I don’t mind telling you that I’m excited about tonight’s game, Disney’s Hades Challenge, and for two main reasons: because Disney’s 1997 Hercules movie remains my all-time favorite animated Disney movie, and because their first Hercules-based computer game was also very good. That title was a pure action game featuring the hero himself. This game takes a different approach and bills itself as an adventure/strategy game and the star is you. It seems that Hades and other monsters are menacing the lands again and Hercules is busy with some other stuff. So Zeus enlists your help and sends you over to Philoctetes, a.k.a. Phil, who was voiced by Danny DeVito in the movie. It sounds like DeVito in this game as well but his name does not show up in the credits (though James Woods lends his original voice talent as Hades).
Phil gets you going on your first quest: To do something about the Minotaur that is ravaging the island of Crete. So I get in the boat I am issued — which is none other than the legendary Argo, you know, the one from Jason and the Argonauts — and head over to Crete to scope out the situation. Things are weird over there. When you first get to the island, you can see that the Minotaur is indeed causing chaos with impunity. So you need to go visit Daedalus. Thing is, the king is holding out on you and won’t let you see him until you bring him the gift of a new centerpiece for his table:
So you return to the dock in search of a statue that would make a suitable centerpiece for such a snobbish, slothful monarch. Where am I supposed to find a statue? Fortuitously, a statue peddler appears with a set of four statues and says that they’re all free today and that the king would love them. One by one, I bring them to the king with the peddler’s highest recommendation.
Every time, King Minos rejects the statue. I thought it was exceptionally odd and convenient that this statue hustler showed up when he did, and that his free merchandise didn’t seem to do the trick. Somehow, he reminded me of Pain and Panic, Hades’ pair of sniveling little hench-demons. I was warned to watch out for these two and that they would be working to thwart me. If that was their mission, they did a remarkable job the first time out since when I ran out of statues, the game threw this assertion dialog:
A lot of information there. For a lesser game, I would have called it quits at this point. But this game has piqued my interest. Besides, I wanted to see if the bug was reproducible. It was not. However, going in and out of the king’s chambers, I couldn’t help but notice that he has a certain infatuation with bulls. Eventually, I noticed the little bull statue to the right of the peddler. He was trying to distract me and when I took the statue to Minos, Hades showed up to adminstratively reprimand his underlings as Hades is wont to do. Turns out I was right about the statue guy.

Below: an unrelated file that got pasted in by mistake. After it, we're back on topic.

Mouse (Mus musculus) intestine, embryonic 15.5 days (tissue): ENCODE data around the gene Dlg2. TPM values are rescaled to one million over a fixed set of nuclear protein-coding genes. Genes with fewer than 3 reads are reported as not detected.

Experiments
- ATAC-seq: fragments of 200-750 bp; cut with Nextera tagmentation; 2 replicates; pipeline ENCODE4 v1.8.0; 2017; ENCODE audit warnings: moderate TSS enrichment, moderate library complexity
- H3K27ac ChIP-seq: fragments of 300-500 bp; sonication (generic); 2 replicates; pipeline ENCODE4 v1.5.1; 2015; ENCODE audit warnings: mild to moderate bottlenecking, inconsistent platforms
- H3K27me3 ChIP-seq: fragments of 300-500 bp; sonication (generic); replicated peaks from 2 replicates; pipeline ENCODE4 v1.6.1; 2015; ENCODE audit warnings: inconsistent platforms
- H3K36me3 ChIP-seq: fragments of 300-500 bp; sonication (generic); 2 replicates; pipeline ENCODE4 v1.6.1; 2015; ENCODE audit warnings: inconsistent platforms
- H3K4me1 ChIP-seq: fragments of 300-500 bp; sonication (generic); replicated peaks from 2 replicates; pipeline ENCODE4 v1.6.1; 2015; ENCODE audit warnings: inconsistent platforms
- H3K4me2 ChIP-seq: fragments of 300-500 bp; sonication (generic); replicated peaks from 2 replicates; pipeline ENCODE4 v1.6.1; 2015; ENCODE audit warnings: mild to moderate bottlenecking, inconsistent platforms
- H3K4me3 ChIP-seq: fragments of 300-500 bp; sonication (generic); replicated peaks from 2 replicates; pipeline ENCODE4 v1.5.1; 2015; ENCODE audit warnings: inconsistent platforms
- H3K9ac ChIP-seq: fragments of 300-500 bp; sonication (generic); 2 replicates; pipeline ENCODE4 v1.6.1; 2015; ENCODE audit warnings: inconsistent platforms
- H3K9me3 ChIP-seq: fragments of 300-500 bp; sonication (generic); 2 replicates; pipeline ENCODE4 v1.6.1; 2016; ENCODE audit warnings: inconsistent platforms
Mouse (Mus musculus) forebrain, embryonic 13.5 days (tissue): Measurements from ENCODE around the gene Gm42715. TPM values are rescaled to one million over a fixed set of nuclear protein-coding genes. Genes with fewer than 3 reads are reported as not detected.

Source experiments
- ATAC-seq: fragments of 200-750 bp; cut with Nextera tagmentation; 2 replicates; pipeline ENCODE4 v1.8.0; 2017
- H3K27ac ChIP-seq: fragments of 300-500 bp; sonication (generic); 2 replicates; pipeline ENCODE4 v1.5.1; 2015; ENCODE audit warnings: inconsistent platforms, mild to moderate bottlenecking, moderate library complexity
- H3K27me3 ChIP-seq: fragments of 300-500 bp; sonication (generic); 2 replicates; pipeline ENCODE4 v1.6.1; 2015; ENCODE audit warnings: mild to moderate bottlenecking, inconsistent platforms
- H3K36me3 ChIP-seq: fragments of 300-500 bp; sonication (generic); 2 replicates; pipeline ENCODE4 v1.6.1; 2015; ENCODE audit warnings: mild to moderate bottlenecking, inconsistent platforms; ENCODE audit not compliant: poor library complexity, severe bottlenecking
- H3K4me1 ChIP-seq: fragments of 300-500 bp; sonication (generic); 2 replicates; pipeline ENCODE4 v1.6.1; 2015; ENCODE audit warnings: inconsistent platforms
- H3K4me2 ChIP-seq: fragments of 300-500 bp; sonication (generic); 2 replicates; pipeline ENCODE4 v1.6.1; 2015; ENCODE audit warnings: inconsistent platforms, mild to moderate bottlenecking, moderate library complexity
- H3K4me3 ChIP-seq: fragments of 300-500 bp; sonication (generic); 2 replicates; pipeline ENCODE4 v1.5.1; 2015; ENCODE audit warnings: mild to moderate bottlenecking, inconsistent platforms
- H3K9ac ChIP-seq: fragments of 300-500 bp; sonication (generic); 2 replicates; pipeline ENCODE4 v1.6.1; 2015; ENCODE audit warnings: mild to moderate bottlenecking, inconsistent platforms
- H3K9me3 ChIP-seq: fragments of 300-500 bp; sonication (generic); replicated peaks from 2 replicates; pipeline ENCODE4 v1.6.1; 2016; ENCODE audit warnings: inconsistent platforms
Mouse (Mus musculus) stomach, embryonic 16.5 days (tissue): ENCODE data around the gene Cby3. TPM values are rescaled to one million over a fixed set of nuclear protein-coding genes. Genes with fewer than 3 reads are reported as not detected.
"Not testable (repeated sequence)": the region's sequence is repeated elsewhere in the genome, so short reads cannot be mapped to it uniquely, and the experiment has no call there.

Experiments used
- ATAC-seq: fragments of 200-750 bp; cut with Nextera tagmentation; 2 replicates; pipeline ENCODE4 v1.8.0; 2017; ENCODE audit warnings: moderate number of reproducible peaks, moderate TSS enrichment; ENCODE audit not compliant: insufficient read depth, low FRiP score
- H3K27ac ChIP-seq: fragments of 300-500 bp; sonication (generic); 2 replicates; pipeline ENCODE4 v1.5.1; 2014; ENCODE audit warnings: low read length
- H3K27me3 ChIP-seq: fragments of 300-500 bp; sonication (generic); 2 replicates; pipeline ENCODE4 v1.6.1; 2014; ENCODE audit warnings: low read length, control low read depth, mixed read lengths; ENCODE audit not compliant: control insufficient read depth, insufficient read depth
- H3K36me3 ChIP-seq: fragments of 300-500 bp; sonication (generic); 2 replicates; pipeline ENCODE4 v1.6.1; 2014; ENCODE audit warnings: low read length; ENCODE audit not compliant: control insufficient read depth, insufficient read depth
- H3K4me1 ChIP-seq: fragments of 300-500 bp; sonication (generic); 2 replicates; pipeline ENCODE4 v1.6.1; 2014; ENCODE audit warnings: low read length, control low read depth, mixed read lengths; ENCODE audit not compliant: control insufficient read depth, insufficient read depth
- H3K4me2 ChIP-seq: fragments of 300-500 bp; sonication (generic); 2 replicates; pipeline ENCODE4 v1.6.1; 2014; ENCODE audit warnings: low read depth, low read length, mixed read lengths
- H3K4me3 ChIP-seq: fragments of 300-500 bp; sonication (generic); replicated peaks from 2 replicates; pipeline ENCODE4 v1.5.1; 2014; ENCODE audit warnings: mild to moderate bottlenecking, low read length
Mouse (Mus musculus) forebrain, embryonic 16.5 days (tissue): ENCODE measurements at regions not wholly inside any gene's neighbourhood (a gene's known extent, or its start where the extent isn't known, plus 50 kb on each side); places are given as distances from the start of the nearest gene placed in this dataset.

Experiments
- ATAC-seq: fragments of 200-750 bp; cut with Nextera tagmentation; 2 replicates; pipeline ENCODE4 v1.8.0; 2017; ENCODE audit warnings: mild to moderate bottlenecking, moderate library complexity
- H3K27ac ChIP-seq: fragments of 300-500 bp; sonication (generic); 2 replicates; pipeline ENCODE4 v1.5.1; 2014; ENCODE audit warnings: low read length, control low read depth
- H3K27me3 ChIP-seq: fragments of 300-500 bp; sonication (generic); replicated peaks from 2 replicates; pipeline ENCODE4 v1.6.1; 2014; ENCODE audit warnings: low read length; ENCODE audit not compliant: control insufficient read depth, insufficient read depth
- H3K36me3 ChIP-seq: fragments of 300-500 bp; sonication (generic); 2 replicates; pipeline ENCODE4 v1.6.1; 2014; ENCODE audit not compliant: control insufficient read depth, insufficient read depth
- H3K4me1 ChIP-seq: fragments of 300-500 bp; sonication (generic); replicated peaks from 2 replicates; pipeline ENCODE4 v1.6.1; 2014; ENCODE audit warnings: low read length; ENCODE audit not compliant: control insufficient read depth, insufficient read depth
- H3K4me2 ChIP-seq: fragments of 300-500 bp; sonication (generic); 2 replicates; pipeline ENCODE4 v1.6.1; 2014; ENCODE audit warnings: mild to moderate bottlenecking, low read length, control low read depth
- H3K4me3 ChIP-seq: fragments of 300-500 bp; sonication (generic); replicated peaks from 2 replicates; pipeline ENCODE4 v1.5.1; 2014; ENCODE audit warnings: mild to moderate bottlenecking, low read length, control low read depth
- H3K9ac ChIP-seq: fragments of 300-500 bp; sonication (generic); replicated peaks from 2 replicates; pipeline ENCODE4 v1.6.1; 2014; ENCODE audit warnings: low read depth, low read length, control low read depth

So the king grants me the honor of speaking with Daedalus, the ostensible Greek with a thick French accent. He is making progress on the maze which will trap the man-bull but needs some supplies, including bricks, wood, straw, and stone. These are scattered about the various isles. The closest item, wood, is stored in a boat docked right here in Crete. Let’s review the heroic acts thus far:
- delivering a horned statue to a royal prick
- breaking & entering
- grand theft lumber
To get at the wood, you have to solve this puzzle:
It’s a good thing I have a working knowledge of Greek letters; I wouldn’t have had any clue on this one otherwise. Can you see the solution?
I was bracing myself for more puzzles — and probably even a sliding tile puzzle — on the other islands before procuring the other needed materials. But no, the junk was just laying around on the shores when I sailed in. Though that wasn’t a surprise in war-ravaged Troy where I simply had to scavenge some bricks.
So you take these pieces back to Daedalus and he is able to construct a number of walls. However, when it comes time to trap the Minotaur, Daedalus enlists your help once more to rotate various walls in order to trap the creature. It’s an interesting puzzle:
Other notes I made during the course of my brief playing:
- The ‘wait’ mouse icon when the program is busy with an animation (such an icon is traditionally represented as a watch or hourglass) is a sundial.
- Hades appears after a quest with some Olympian god quiz and other mythological trivia. Statues of various gods and goddesses are littered across the land. Click on them to hear what they specialize in. It’s useful knowledge for these situations.
- Appears to be a Smacker-assisted game. Smacker is used for pure audio in many cases.
- Hot spots are very hard to find sometimes. You wind up just methodically scanning the screen (a.k.a. pixel hunting) waiting for the mouse cursor to change. It makes you long for another puzzle with a concrete goal.
- The credits are extremely long for what doesn’t appear to be a very involved game, but perhaps I oversimplify. Maybe there are a lot of people to validate that everything about the game conforms to official Disney standards.
BTW, this game definitely goes on the list of games to revisit one day. Much fun, silly though it may be.